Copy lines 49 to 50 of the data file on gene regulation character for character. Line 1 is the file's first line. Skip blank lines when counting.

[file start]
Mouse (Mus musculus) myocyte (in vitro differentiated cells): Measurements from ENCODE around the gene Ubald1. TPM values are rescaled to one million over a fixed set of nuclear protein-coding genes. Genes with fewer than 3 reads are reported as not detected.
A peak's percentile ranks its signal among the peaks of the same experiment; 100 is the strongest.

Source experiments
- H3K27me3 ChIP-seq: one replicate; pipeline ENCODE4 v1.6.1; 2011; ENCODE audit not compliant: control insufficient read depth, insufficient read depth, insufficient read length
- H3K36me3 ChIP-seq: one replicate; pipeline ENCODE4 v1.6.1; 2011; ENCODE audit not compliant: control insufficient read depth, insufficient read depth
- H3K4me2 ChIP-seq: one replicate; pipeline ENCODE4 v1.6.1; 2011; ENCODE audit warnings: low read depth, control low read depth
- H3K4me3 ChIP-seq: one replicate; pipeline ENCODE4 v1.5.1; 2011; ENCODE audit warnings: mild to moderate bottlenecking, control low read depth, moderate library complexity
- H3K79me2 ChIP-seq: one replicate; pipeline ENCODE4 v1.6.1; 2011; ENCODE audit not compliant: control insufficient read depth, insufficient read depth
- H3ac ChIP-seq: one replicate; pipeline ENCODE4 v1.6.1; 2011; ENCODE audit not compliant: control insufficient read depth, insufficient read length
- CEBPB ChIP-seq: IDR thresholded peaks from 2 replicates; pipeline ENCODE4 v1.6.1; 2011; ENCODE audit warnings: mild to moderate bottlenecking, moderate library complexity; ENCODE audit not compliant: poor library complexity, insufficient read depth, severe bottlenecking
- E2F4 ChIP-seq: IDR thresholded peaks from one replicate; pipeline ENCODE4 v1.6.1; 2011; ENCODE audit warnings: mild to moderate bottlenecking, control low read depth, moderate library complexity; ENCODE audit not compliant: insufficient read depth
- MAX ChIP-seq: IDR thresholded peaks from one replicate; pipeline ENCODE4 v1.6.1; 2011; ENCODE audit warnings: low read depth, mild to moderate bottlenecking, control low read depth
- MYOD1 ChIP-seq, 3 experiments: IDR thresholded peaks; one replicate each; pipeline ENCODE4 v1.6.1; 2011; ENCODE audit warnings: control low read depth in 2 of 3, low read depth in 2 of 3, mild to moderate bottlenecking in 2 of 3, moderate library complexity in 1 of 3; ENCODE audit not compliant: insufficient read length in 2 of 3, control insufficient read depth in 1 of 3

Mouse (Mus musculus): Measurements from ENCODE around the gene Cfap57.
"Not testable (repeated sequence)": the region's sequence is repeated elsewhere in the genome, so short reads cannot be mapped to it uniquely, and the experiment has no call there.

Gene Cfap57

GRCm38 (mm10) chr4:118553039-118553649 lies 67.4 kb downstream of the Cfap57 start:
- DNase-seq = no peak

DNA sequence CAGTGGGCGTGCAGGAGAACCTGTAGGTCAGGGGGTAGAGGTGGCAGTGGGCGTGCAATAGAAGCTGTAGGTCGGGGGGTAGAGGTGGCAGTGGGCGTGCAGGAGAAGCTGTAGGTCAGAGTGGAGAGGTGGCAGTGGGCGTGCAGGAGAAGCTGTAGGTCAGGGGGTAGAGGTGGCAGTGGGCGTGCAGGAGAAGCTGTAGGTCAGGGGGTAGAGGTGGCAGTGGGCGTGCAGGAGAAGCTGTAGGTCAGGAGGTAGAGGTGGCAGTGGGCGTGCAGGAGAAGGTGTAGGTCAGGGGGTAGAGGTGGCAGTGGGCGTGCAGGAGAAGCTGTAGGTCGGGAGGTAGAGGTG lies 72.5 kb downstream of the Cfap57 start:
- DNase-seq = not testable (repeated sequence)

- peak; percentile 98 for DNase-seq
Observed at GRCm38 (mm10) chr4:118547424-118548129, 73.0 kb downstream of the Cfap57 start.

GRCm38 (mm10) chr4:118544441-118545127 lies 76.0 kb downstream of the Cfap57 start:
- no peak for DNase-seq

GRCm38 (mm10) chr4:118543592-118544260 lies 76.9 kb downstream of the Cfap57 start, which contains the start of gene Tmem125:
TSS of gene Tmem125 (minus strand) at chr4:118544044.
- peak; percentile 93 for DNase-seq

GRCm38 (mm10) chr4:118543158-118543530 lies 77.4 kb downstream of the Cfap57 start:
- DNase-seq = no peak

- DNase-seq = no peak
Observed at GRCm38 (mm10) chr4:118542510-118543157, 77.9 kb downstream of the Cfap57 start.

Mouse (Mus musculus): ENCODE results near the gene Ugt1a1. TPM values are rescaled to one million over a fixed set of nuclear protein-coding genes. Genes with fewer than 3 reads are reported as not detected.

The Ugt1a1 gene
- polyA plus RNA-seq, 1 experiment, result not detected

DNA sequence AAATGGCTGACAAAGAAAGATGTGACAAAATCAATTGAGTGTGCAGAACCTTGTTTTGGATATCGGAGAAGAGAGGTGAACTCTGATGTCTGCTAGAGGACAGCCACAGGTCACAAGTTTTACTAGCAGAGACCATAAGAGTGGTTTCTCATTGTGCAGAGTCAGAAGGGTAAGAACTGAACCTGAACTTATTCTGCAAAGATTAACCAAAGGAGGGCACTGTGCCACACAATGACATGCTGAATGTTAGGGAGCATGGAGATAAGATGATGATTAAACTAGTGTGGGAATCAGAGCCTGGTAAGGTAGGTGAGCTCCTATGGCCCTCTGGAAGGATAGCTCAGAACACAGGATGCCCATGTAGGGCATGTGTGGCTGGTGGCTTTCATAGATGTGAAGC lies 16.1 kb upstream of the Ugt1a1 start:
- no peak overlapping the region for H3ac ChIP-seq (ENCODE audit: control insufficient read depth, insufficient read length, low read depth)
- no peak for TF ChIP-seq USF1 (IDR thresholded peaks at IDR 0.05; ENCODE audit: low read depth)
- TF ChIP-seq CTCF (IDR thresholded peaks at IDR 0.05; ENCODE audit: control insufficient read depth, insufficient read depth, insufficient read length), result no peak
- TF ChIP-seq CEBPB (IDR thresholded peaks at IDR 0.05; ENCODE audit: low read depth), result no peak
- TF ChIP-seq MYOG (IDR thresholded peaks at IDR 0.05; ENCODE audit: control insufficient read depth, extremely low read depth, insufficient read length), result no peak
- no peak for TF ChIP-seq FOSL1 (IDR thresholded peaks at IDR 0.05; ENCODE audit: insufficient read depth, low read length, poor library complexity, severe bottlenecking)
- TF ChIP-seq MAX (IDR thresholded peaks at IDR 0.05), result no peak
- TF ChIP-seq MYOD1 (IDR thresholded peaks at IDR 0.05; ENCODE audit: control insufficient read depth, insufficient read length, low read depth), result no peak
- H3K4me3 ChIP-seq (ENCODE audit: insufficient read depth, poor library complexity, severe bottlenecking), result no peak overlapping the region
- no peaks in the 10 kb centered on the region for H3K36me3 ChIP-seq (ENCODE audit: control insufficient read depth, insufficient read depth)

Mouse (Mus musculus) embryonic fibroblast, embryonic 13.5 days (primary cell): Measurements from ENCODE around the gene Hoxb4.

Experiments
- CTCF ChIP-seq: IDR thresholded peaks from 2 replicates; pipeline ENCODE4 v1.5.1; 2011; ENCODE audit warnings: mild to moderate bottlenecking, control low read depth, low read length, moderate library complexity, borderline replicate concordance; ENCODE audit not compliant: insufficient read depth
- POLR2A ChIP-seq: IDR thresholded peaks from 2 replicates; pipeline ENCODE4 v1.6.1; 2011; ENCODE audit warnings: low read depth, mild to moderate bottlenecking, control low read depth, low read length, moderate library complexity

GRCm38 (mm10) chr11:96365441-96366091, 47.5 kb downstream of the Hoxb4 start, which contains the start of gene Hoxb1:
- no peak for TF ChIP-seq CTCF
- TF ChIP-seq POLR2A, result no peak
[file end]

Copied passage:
- POLR2A ChIP-seq: IDR thresholded peaks from 2 replicates; pipeline ENCODE4 v1.6.1; 2011; ENCODE audit warnings: low read depth, mild to moderate bottlenecking, control low read depth, low read length, moderate library complexity

GRCm38 (mm10) chr11:96365441-96366091, 47.5 kb downstream of the Hoxb4 start, which contains the start of gene Hoxb1: